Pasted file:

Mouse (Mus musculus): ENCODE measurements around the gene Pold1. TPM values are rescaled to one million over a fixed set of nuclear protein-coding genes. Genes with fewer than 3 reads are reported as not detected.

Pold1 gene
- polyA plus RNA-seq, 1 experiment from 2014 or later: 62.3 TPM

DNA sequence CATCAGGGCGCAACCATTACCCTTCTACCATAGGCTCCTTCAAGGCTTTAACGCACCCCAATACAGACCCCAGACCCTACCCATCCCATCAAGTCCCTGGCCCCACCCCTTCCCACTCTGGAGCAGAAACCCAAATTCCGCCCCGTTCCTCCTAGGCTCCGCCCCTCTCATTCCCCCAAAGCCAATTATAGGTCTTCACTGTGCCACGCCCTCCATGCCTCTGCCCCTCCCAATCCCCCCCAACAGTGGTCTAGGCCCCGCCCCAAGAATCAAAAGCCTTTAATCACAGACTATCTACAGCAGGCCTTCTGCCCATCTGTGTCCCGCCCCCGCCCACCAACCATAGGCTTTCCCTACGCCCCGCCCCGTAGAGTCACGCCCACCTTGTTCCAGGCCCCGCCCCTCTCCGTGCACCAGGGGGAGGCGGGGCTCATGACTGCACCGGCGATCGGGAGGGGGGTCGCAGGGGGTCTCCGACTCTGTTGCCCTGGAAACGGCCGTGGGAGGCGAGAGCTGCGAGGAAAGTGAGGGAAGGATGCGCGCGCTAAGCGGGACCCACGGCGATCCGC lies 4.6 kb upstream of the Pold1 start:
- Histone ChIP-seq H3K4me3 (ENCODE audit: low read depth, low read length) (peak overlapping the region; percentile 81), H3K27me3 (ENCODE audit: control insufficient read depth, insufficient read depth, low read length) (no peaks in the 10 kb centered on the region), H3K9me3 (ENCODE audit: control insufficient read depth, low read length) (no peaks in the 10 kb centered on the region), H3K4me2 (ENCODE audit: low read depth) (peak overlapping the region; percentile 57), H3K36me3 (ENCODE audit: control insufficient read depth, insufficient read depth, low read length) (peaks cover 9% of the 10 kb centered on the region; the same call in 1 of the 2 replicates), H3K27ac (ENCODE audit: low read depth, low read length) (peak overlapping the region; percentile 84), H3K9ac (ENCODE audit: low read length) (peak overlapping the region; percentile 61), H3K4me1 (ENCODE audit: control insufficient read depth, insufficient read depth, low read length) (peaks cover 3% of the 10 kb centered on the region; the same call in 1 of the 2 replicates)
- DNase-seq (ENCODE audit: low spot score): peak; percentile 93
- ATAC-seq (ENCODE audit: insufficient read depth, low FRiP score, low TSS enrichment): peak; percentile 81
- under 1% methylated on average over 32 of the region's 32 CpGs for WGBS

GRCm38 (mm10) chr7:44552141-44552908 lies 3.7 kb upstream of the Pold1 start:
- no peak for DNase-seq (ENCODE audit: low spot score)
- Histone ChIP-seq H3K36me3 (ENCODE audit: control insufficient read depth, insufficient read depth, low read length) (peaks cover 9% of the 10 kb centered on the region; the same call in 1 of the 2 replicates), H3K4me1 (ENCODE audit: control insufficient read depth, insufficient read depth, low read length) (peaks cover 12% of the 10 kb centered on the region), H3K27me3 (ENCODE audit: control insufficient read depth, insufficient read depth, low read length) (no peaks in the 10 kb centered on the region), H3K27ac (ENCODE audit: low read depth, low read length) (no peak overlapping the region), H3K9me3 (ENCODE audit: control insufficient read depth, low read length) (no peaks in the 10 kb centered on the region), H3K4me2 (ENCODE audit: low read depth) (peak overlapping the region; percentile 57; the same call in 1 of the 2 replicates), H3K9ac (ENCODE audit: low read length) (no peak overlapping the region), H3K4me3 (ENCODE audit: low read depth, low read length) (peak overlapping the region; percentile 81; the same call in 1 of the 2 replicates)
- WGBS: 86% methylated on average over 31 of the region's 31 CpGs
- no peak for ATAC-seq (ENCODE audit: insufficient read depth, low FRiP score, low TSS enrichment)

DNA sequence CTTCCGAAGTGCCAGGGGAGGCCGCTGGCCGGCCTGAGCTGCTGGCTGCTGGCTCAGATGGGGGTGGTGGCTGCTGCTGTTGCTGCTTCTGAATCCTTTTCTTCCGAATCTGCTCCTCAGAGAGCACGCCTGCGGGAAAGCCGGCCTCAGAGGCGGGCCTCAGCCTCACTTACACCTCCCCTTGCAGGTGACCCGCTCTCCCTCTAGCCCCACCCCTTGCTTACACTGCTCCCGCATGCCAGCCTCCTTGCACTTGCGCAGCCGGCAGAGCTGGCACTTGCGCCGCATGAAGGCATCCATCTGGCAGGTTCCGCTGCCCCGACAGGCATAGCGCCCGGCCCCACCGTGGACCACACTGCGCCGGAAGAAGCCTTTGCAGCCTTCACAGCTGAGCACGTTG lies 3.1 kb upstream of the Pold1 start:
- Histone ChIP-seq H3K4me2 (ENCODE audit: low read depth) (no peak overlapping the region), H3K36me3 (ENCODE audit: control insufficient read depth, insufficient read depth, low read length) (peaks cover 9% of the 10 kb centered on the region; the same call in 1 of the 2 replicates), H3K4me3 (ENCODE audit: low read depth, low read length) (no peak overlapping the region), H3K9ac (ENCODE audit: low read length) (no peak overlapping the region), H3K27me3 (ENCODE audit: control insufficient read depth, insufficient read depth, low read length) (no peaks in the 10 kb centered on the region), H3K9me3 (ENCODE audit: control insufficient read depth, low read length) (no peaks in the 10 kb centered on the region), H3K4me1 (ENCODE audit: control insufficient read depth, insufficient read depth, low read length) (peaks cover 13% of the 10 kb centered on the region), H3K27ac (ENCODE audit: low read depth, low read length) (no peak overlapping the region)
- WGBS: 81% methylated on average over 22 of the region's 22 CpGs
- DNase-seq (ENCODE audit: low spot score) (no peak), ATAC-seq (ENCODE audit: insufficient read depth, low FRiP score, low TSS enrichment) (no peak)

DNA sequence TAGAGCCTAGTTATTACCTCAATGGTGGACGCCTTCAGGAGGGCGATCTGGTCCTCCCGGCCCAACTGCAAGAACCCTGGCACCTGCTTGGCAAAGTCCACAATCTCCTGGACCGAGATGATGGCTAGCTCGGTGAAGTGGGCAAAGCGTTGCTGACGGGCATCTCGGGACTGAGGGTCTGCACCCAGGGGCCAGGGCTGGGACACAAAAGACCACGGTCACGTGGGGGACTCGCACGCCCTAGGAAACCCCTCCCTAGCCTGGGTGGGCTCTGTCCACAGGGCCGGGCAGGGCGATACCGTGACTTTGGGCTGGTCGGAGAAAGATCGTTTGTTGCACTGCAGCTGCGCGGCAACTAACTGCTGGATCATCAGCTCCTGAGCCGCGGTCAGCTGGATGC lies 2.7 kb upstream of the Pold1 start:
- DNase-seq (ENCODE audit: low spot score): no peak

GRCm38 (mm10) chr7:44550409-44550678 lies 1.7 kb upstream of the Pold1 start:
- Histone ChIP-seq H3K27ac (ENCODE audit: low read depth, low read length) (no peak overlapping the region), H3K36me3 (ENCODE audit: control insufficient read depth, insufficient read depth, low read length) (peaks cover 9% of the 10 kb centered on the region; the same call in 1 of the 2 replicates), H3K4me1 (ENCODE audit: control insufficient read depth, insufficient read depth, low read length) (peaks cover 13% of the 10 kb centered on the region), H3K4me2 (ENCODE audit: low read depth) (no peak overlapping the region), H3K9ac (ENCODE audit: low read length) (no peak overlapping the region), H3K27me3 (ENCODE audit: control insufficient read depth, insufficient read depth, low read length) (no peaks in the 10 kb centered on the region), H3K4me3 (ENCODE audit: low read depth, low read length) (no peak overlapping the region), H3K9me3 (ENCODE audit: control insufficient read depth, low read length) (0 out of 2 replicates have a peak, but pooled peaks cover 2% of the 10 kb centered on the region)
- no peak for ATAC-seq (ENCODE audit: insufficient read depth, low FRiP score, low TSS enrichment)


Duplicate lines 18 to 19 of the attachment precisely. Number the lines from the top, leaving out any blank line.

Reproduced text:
DNA sequence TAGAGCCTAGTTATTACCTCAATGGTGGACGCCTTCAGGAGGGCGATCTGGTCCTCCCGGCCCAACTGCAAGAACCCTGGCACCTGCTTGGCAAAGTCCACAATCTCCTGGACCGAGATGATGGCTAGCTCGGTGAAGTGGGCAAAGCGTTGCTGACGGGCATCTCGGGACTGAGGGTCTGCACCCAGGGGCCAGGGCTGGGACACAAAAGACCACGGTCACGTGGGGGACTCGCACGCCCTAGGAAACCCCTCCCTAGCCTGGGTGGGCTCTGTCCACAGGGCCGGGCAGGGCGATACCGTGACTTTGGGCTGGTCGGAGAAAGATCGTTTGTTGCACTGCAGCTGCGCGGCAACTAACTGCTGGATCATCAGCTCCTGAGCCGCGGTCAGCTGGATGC lies 2.7 kb upstream of the Pold1 start:
- DNase-seq (ENCODE audit: low spot score): no peak